Aurora Australis over the Halley VI Research Station in Antarctica
© Stuart Holroyd/Alam
Southern lights for Antarctica Day
We’re marking Antarctica Day with the dazzling southern lights above Halley VI, the latest version of the six-decade-old Halley Research Station in the British Antarctic Territory. This modular building stands on hydraulic legs and can be moved using retractable skis. Antarctica’s harsh climate took its toll on the five previous facilities, Halley I - V, and each were decommissioned.
Since 2017, while scientists monitor dangerous cracks in the surrounding Brunt Ice Shelf, Halley has been unmanned during the dark Antarctic winter months - but the research team equipped it with an autonomous micro-turbine that keeps its atmospheric instruments ticking, as the snowdrifts pile up.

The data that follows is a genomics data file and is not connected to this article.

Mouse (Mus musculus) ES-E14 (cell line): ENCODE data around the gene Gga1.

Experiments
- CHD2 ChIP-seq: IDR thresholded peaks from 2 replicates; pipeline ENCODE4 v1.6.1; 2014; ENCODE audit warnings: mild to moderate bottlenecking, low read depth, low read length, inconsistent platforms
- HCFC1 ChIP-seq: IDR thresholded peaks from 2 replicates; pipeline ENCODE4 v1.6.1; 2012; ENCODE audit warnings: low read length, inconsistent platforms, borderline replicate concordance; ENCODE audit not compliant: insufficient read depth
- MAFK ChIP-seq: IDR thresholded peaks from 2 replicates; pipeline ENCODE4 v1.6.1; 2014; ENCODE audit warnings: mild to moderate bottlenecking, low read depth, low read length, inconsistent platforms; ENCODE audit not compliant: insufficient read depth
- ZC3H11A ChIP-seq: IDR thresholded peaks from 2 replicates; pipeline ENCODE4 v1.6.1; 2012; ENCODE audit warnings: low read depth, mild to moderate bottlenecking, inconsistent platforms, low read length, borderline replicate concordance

The first Antarctica Day was 1 December 1959, when 12 nations peacefully agreed to dedicate Earth's southernmost continent to the pursuit of science by signing the Antarctic Treaty. That agreement, adopted by both the US and the USSR amid the accelerating Cold War, stands 60 years later as an important landmark in global relations and has expanded to include 54 countries.